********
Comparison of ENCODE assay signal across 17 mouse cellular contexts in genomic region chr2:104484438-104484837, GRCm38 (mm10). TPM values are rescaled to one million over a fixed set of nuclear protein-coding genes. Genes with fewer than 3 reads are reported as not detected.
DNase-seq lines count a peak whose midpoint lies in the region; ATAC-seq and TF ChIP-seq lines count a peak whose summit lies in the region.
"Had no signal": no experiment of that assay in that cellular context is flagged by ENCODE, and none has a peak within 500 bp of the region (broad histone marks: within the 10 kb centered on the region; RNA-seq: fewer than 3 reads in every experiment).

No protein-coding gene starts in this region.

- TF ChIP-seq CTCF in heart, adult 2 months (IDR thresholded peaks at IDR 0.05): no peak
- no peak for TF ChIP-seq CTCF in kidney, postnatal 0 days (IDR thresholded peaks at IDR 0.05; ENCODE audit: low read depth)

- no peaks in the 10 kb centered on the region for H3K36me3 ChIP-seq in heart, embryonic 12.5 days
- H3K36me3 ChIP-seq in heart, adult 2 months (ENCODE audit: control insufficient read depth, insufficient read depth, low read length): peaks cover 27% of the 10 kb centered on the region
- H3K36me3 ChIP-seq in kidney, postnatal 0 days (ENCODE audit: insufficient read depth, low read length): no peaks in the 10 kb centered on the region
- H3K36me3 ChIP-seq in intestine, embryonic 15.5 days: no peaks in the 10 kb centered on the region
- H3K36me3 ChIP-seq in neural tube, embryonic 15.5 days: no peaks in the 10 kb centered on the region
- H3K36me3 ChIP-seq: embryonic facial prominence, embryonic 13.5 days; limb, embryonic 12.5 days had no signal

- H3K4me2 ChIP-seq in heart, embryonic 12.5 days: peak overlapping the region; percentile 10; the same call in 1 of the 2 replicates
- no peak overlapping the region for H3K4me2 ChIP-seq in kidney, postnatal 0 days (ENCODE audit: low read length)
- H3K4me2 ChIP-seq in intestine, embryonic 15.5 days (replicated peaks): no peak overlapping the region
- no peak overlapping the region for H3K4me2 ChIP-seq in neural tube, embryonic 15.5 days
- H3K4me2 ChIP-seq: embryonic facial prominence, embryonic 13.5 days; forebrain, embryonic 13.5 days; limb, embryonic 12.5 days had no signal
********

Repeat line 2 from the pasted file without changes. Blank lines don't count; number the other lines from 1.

DNase-seq lines count a peak whose midpoint lies in the region; ATAC-seq and TF ChIP-seq lines count a peak whose summit lies in the region.